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19 Senators demand DOJ to conduct impartial analysis of Bayer, Monsanto dealqrcode

Jul. 26, 2017

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Nineteen Democratic senators July 21 told the Justice Department it should "conduct a thorough and impartial analysis" of Bayer AG's proposed $66 billion merger with Monsanto Co.

The senators led by Amy Klobuchar (D-Minn.) and Jeff Merkley (D-Ore.) wrote Attorney General Jeff Sessions that the DOJ's antitrust division should be "independent of political influences and carefully consider the impact this merger will have on agricultural businesses, farmers, and consumers."

The letter comes as some of the same lawmakers have told the DOJ to maintain independence from the White House in another proposed merger between AT&T Inc. and Time Warner Co. The most recent letter specifically mentioned a meeting between President Donald Trump and leaders of Bayer and Monsanto before he was sworn in. "We find it disturbing that in January, President-elect Trump met with both Bayer CEO Werner Baumann and Monsanto CEO Hugh Grant to discuss their transaction," the letter said.

The Bayer-Monsanto merger is the third in a trio of mega-deals in the agro-chemical business, following the completed merger between Dow Chemical Co. and DuPont Co. and Syngenta AG's deal to merge with China National Chemical Corp. Both Dow-DuPont and Syngenta-ChemChina needed approval from multiple antitrust jurisdictions, and both merged pairs were required to divest significant parts of their businesses to clear their deals.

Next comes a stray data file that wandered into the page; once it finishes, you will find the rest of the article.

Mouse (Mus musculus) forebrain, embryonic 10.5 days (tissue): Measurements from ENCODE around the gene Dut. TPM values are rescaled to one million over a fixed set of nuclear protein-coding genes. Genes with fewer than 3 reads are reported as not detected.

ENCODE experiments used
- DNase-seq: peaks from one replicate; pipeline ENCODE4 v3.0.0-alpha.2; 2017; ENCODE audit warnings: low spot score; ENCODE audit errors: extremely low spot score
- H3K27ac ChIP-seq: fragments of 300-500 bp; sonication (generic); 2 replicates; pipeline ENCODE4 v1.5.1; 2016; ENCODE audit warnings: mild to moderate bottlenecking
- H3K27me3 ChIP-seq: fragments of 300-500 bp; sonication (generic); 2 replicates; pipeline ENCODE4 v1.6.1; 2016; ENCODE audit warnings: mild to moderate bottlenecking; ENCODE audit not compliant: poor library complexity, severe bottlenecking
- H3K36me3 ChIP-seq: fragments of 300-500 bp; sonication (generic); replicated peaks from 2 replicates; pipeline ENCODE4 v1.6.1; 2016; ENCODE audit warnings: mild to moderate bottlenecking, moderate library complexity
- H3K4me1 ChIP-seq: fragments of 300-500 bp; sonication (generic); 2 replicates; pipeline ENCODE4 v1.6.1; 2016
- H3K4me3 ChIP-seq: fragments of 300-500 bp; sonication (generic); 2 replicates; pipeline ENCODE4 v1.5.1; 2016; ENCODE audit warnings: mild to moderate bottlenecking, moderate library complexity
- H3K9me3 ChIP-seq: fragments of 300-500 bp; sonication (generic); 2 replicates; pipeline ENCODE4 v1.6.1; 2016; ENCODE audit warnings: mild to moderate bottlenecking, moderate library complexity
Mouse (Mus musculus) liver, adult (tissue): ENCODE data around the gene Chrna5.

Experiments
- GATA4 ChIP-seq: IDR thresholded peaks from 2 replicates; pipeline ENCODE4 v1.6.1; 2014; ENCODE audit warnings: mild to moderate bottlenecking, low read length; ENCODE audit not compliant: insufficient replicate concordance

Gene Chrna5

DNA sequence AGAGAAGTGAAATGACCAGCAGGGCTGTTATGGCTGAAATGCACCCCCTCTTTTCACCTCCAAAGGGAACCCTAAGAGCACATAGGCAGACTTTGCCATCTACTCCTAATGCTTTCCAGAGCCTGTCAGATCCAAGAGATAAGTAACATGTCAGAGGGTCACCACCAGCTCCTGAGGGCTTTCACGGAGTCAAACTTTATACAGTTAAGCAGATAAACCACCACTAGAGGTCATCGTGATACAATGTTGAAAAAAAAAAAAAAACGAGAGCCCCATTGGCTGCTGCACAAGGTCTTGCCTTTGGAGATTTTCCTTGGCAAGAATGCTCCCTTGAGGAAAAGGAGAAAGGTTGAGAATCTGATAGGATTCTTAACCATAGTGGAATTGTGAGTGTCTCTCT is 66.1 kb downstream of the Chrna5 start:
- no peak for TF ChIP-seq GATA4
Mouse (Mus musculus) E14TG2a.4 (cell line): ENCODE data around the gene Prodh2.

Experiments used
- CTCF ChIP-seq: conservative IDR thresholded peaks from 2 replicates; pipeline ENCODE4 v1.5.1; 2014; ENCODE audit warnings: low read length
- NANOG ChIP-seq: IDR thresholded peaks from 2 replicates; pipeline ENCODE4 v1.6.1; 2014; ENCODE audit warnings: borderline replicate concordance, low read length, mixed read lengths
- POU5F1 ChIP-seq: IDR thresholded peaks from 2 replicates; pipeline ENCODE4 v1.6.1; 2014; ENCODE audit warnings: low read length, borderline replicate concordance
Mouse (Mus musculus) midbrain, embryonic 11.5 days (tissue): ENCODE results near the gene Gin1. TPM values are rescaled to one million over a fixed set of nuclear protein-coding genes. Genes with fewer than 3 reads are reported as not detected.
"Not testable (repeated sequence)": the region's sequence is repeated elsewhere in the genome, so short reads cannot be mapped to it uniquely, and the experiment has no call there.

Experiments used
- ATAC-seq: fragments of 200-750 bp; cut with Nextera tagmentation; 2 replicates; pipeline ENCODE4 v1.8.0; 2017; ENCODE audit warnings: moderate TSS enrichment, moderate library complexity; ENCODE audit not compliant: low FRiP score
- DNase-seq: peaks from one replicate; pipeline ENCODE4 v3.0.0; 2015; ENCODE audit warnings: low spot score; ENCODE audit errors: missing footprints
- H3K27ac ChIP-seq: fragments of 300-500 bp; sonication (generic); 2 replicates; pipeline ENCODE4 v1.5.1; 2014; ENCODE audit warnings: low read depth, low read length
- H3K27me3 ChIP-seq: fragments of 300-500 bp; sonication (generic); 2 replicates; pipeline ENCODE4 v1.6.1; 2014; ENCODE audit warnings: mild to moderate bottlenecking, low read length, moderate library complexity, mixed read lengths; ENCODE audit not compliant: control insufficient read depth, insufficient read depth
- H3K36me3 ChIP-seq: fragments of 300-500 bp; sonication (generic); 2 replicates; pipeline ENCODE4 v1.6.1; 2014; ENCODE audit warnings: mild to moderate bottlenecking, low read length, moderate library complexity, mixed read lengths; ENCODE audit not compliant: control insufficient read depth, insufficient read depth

Even with the remedies that are supposed to retain the competitiveness of the market, the rearrangement of major players in the industry has alarmed farmers and environmental organizations. They fear that greater consolidation means farmers have fewer options and will be forced to buy from a smaller pool of industry players and absorb their higher prices.

The senators' letter alluded to the impact on farming. "We encourage the antitrust division to work with the Department of Agriculture to evaluate the impact that this deal will have on competition in the agricultural inputs market and on farmers who work every day to feed our world," it said.

The DOJ declined to comment.

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Source: Bloomberg

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